Outside of party leaders, the better comparison to Ryan might be from before the ratification of the 17th amendment to the Constitution that provided for direct election of Senators. In 1908, voters elected Rep. James S. Sherman, a Republican from Utica, N.Y., as vice president. Sherman served two stints in the House from 1887 to 1909. Like Ryan, Sherman rose to a committee chairmanship, holding the gavel of the House Indian Affairs Committee for 14 years.
Sherman was an inside Washington choice whom very few knew outside the Capitol. Sherman served so often as the presiding officer of the chamber that Sen. Henry Cabot Lodge (R-Mass.) recognized that job function in eulogizing Sherman on the Senate floor.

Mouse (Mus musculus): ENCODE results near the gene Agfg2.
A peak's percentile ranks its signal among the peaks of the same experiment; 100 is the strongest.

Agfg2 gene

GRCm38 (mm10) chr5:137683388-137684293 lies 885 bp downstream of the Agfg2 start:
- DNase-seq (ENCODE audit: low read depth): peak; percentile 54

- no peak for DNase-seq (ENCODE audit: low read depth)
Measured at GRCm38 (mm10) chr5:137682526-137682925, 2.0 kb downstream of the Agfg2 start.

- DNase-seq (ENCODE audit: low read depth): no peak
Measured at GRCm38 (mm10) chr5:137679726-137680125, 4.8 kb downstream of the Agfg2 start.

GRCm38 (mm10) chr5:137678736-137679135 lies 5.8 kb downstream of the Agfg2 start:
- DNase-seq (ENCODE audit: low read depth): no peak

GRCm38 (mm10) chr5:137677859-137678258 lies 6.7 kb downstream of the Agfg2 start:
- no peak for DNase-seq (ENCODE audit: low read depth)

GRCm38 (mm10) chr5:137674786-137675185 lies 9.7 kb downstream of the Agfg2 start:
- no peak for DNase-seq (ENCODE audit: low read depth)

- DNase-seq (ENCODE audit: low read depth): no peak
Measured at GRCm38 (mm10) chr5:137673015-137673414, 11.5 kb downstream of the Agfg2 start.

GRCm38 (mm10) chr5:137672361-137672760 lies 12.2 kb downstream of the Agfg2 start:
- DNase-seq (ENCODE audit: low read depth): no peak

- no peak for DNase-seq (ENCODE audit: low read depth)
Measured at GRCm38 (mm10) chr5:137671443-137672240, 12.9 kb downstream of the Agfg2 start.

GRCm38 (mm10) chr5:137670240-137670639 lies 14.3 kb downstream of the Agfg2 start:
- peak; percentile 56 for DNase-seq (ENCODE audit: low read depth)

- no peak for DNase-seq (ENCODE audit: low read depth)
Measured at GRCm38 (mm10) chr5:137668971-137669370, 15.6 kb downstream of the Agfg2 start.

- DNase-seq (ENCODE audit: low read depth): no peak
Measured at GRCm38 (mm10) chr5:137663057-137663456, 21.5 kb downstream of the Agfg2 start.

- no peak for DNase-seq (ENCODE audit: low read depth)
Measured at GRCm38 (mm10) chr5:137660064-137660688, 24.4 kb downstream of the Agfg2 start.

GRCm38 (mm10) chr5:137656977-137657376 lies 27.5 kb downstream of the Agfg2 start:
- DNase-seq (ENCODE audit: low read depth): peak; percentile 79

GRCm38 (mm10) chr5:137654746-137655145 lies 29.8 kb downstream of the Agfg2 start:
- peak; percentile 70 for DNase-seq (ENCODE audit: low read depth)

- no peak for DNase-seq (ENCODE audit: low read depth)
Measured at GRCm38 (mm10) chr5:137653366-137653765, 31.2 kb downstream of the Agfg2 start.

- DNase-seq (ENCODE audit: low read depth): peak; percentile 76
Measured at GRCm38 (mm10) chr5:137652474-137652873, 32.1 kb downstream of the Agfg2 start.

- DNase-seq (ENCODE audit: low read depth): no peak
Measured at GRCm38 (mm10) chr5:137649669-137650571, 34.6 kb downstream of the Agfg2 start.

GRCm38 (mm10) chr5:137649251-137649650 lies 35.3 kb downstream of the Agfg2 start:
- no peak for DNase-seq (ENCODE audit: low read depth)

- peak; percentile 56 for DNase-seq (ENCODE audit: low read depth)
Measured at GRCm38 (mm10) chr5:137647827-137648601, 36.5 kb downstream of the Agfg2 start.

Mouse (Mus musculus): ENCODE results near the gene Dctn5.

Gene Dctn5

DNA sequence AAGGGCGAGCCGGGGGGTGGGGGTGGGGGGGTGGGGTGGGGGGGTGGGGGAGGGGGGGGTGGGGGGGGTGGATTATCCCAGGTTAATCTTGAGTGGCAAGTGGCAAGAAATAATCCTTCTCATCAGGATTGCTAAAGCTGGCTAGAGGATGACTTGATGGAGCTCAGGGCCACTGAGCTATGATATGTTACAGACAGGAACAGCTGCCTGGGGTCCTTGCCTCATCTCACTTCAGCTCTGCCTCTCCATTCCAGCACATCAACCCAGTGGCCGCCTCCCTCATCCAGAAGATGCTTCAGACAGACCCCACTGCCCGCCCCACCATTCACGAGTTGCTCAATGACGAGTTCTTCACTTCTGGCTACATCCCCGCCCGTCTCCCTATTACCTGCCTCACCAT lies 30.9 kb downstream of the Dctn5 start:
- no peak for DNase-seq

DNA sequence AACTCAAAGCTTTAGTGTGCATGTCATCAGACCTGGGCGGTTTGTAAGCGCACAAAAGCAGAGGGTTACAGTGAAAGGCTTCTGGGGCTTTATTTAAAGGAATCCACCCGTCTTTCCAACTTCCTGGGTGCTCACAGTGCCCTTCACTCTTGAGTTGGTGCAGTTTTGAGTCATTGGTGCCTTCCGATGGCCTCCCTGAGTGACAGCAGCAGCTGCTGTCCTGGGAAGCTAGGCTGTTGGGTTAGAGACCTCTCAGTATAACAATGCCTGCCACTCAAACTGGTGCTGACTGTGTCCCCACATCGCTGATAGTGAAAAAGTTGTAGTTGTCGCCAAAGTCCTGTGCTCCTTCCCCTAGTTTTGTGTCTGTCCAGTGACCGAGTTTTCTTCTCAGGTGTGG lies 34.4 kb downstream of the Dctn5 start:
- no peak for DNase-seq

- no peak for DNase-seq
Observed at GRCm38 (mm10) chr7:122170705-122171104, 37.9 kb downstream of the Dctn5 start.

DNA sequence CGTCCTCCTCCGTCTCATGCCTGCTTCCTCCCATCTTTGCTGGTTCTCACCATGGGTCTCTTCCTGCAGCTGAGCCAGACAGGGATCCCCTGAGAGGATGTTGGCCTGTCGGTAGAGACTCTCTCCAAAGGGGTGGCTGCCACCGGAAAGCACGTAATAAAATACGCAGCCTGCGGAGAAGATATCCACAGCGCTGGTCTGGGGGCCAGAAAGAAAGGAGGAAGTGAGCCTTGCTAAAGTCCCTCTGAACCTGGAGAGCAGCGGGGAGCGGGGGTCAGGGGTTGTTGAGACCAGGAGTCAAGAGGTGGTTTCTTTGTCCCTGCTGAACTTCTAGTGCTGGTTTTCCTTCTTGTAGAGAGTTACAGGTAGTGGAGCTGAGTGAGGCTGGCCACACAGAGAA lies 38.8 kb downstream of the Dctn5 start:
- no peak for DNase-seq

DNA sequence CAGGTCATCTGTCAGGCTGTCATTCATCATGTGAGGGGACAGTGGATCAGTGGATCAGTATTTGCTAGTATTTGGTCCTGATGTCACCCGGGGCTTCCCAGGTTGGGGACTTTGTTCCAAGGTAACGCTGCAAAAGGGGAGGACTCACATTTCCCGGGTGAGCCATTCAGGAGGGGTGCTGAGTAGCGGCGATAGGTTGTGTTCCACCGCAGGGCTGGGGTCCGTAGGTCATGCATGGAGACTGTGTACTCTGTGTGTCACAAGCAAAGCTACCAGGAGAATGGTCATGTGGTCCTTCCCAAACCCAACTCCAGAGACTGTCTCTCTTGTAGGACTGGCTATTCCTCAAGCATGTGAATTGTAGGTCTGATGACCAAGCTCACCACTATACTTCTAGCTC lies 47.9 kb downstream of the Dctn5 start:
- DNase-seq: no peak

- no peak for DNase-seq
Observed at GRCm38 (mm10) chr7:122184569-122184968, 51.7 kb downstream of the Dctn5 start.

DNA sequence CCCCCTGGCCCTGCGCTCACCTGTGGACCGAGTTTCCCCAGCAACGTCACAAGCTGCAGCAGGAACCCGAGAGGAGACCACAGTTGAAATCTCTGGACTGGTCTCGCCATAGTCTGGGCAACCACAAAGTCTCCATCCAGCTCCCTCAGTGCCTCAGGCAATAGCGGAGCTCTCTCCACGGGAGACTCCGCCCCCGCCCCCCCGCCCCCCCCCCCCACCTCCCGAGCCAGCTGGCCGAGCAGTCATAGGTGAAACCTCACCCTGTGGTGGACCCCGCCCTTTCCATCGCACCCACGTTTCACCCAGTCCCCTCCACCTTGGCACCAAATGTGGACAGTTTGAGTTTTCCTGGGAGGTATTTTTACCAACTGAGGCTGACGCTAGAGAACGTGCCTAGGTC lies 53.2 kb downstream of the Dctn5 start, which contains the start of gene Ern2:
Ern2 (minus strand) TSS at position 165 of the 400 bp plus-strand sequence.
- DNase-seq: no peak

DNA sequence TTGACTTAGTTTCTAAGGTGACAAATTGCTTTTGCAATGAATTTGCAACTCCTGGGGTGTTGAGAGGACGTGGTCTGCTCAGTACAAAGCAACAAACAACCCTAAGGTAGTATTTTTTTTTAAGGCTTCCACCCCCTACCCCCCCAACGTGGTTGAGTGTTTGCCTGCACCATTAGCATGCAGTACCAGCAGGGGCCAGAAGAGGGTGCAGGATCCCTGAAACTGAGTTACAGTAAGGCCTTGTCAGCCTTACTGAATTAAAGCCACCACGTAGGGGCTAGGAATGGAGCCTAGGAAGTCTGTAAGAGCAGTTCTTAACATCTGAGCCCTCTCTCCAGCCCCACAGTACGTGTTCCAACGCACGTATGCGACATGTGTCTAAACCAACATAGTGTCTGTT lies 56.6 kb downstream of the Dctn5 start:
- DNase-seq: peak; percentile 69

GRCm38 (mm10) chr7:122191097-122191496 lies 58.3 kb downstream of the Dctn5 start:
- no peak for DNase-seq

The Senate historical office noted that Sherman probably had very little effect on the race. Sherman ran on the ticket led by Vice President William Howard Taft. Taft faced off against William Jennings Bryan, who had won the presidential nomination for the third time and for the third time would prove unsuccessful.